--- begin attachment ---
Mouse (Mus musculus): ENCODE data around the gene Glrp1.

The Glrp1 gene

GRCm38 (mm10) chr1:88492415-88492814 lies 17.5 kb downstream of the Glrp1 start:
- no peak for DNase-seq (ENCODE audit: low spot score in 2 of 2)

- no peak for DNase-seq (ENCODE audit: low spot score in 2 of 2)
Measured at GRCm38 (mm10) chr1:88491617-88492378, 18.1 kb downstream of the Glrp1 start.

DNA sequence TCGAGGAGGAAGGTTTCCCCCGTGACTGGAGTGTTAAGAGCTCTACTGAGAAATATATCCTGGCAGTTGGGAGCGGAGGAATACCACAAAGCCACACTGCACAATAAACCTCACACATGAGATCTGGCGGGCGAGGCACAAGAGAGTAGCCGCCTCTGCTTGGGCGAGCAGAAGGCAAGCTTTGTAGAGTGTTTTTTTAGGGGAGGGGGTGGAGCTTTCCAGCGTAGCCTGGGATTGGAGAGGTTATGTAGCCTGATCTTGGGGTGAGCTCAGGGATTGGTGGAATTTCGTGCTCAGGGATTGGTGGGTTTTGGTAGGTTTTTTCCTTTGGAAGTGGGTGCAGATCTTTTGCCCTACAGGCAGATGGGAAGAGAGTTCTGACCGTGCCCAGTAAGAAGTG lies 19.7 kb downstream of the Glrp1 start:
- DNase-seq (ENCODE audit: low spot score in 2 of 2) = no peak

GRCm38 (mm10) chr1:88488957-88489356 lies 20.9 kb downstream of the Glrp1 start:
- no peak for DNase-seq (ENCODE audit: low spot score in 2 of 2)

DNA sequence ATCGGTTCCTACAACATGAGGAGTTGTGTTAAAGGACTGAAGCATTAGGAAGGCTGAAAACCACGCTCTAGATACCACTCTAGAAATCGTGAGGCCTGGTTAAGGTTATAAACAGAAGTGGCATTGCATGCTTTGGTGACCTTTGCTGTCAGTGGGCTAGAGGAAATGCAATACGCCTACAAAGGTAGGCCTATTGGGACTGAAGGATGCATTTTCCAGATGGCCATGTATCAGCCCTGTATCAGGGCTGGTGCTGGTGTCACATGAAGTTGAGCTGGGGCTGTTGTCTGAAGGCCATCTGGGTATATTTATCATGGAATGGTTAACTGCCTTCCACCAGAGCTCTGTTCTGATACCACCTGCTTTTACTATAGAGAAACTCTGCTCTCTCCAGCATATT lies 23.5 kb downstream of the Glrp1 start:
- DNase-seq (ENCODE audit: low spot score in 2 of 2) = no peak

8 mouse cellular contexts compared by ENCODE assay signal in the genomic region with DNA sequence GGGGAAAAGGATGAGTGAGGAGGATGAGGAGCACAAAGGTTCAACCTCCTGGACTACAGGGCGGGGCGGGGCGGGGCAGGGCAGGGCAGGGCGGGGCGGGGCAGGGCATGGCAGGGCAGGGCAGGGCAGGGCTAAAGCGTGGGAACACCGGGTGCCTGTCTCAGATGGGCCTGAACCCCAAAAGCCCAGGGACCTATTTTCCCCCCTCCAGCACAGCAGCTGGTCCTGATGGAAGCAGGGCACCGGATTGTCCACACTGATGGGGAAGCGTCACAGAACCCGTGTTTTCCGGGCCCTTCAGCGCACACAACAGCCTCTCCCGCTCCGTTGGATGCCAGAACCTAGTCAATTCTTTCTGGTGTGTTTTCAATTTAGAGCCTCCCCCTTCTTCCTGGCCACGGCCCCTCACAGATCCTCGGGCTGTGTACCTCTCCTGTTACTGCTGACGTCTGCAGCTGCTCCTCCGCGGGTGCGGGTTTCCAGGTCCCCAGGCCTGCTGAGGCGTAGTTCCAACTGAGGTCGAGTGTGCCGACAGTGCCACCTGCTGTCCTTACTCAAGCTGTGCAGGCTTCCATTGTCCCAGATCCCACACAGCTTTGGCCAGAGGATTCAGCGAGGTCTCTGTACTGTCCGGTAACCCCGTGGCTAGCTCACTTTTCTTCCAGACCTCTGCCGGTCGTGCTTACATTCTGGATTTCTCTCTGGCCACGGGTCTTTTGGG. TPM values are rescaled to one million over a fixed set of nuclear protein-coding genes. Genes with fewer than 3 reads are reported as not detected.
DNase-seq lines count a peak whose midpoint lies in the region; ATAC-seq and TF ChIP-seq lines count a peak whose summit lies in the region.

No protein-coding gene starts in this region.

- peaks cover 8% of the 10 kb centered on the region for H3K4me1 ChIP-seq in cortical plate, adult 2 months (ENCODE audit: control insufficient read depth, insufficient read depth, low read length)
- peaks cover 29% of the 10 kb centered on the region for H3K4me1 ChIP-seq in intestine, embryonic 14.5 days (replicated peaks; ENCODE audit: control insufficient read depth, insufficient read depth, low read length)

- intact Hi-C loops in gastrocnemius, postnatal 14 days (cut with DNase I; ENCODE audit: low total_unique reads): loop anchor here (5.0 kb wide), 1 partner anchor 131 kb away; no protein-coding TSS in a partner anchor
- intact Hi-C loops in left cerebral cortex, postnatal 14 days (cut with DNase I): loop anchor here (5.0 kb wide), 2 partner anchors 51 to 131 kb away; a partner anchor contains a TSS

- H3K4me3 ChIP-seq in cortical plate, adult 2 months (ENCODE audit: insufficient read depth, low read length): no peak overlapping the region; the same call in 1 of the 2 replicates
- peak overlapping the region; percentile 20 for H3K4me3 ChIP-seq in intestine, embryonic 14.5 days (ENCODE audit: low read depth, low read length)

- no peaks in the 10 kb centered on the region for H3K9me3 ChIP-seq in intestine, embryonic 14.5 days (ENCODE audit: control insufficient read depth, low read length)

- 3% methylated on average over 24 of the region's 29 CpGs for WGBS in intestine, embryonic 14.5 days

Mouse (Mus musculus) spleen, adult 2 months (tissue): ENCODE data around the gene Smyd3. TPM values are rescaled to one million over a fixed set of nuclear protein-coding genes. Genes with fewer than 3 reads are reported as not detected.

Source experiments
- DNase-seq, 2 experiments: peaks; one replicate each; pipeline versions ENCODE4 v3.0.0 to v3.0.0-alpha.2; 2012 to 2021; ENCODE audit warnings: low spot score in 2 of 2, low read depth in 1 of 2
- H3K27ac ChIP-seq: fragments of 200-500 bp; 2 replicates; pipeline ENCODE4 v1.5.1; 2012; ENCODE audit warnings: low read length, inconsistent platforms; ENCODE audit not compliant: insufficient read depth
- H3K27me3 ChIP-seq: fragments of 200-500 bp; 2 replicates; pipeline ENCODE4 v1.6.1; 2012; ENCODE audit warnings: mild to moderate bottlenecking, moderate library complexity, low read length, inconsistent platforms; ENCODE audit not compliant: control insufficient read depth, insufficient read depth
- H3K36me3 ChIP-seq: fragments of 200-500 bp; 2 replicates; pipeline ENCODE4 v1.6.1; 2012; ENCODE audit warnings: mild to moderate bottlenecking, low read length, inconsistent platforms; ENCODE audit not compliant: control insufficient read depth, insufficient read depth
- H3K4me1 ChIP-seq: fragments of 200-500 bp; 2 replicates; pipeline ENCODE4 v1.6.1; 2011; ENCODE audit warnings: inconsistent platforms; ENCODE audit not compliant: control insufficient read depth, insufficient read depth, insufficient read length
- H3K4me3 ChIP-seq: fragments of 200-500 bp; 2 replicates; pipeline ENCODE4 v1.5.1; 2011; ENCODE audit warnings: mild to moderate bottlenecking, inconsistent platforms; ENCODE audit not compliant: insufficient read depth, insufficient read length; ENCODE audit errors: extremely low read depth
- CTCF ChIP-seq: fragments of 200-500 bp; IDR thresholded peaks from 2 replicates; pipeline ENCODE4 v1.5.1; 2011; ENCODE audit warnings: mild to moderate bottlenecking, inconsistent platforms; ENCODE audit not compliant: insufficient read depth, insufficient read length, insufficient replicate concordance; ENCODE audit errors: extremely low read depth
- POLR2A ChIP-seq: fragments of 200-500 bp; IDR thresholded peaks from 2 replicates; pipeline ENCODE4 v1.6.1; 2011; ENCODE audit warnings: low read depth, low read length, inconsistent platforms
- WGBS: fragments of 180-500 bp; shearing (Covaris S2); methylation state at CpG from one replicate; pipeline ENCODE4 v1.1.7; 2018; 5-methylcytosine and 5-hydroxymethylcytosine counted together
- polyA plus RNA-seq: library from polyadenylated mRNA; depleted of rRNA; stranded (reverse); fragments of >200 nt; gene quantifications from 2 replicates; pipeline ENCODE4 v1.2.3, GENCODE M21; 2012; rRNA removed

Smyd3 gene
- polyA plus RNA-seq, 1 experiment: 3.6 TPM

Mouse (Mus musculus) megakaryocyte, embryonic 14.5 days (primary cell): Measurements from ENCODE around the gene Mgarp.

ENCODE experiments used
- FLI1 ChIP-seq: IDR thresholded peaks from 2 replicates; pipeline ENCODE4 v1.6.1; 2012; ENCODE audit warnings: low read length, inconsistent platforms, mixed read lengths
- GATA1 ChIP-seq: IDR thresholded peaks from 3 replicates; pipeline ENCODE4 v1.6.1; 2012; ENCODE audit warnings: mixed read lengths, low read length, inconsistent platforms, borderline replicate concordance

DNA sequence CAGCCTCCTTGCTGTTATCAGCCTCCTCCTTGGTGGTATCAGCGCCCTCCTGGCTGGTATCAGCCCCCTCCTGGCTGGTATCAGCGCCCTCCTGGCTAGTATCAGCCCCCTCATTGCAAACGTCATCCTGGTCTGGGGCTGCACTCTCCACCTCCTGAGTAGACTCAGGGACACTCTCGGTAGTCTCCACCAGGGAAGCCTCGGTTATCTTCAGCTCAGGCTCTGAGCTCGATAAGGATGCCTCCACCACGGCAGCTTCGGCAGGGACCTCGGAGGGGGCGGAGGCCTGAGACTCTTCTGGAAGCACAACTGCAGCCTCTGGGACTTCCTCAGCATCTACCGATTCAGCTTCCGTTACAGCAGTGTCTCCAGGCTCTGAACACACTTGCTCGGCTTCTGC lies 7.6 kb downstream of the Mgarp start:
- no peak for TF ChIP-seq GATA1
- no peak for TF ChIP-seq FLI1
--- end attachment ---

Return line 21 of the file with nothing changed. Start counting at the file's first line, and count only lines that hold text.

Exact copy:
- peak overlapping the region; percentile 20 for H3K4me3 ChIP-seq in intestine, embryonic 14.5 days (ENCODE audit: low read depth, low read length)